In verses 11-12, Paul says that he is particularly not trying to tell the Philippians that he could not survive without a little more money. ON the contrary, Paul was telling the church that he, under the tutelage of Christ, had learned to be content. He was content when he had nice clothes and a soft bed. He was content when he suffered great hardships.

Paul’s willingness to survive whether he has plenty or goes hungry is the context for the statement, “I can do all things through him who strengthens me.” The phrase, “all things,” does not have anything to do with hitting a baseball, leading a corporation, performing a miracle, or investing in the stock market. No, the all things that he can do, in context, is the all things of living in times of plenty and times of want. Paul is saying, in the all things he can do through Christ, that he can be poor, devastatingly poor, and still love Jesus. And Paul is saying that he can have a very nice cash flow, and not love it more than Jesus.

Paul’s words have nothing to do with naming a prosperity and claiming it as his right. On the contrary, Paul is saying that he will joyfully live through all circumstances, happy and sad, by the strength of Jesus. As we often hear in wedding vows, Paul is saying that he has learned to joyfully trust in Jesus for better or for worse, in sickness and in health, in prosperity and in adversity.

Let Philippians 4:13 give you joy, but not ripped out of the flow of the text. That verse reminds us that we can love Jesus and be OK in all sorts of easy and hard times. Our circumstances, our wealth, our poverty, have nothing to do with our relationship with God. There will be wealthy Christians and poor Christians. There will be sick Christians and healthy Christians. There will be pro athletes and folks who cannot control their weight. There will be corporate CEOs and hard-working ditch-diggers. And the trick is for us to know that, because of Jesus, because of his strength, because of his Holy Spirit, we can learn to do all things, handle all circumstances, because of our Lord.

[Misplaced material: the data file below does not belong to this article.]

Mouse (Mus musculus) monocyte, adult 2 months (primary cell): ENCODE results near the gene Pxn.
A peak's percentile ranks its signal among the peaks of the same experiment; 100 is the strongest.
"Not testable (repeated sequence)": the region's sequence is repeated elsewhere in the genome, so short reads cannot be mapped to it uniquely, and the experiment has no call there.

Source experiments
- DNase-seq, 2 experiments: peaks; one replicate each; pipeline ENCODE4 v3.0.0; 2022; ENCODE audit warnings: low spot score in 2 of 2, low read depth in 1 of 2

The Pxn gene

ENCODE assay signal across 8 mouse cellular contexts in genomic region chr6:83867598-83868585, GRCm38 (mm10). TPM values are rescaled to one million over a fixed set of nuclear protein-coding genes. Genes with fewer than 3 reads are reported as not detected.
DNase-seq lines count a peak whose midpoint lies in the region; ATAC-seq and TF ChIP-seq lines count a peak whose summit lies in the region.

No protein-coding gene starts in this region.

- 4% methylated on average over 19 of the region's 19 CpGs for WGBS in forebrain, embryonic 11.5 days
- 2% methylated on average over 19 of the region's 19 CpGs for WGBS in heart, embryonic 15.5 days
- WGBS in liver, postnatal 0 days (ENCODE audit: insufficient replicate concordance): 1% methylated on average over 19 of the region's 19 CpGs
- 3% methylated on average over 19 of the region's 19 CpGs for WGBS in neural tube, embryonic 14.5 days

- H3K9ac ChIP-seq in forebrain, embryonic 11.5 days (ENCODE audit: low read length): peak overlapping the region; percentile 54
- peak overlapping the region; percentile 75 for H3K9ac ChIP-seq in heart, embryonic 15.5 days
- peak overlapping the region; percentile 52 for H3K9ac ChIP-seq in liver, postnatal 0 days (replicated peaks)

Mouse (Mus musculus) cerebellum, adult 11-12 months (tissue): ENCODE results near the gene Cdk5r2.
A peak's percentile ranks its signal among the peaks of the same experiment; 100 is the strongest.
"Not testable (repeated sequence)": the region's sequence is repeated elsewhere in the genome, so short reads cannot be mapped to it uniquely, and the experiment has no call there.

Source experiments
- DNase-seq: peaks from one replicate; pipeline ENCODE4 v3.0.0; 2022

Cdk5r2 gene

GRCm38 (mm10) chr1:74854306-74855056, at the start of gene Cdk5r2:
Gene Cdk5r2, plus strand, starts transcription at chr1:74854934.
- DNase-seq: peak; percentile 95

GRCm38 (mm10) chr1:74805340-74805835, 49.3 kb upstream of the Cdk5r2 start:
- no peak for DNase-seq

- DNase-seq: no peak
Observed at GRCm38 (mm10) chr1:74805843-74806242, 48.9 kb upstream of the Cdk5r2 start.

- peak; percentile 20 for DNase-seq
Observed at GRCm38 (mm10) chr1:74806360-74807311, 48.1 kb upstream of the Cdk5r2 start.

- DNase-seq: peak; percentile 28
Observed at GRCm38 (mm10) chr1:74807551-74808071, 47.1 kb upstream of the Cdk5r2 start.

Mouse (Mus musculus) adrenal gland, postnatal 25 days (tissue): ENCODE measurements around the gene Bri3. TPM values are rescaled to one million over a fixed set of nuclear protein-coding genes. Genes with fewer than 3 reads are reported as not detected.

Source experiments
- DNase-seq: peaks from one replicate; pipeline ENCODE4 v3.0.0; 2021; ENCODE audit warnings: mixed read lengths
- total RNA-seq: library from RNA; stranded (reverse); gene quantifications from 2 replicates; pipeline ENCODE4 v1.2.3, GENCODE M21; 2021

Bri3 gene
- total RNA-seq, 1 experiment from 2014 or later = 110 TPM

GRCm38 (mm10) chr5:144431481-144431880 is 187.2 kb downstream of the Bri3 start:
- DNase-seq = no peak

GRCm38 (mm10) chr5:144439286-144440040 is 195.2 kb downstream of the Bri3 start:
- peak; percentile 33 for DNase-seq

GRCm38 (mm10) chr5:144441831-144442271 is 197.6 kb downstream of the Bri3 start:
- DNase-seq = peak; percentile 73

When God’s Word is not Your Authority

I was having a conversation with someone recently about Christianity, and I found it sad to continually need to speak to the difference between a biblical Christianity as opposed to so much else that is out there. That led me to think about how sad it is that so many organizations and groups put on the word Christian as a title even when they clearly oppose the fundamentals of the faith.

Then I read through a few chapters in Judges, and I saw a thread that helps me understand how in the world this has happened in the modern world.

In Judges 17-18, we read a very dark, very ugly story. A man named Micah steals money from his mom. When he gives it back, his mom blesses him. That actually makes some sense. Mom is proud of her boy being honest. But look what she tells him to do with the money.

Judges 17:3 – And he restored the 1,100 pieces of silver to his mother. And his mother said, “I dedicate the silver to the Lord from my hand for my son, to make a carved image and a metal image. Now therefore I will restore it to you.”

Wait a minute. She said that she dedicated the silver to the Lord. Thus, she is saying that what she is doing is something she fully expects the God of the Bible to be pleased with. But in her next breath, she says that the silver should be used for the fashioning of a carved image. She would call her religion faithful. But she is violating two clear commands of God.

Exodus 20:4-6 – 4 “You shall not make for yourself a carved image, or any likeness of anything that is in heaven above, or that is in the earth beneath, or that is in the water under the earth. 5 You shall not bow down to them or serve them, for I the Lord your God am a jealous God, visiting the iniquity of the fathers on the children to the third and the fourth generation of those who hate me, 6 but showing steadfast love to thousands of those who love me and keep my commandments.

God is absolutely, abundantly, crystal clear. He forbids those who would worship him doing so through the fashioning of images. This woman has commanded her son, as an act of worship, worship she believes is of the Lord, to do what God says never ever do.

Exodus 20:7 – You shall not take the name of the Lord your God in vain, for the Lord will not hold him guiltless who takes his name in vain.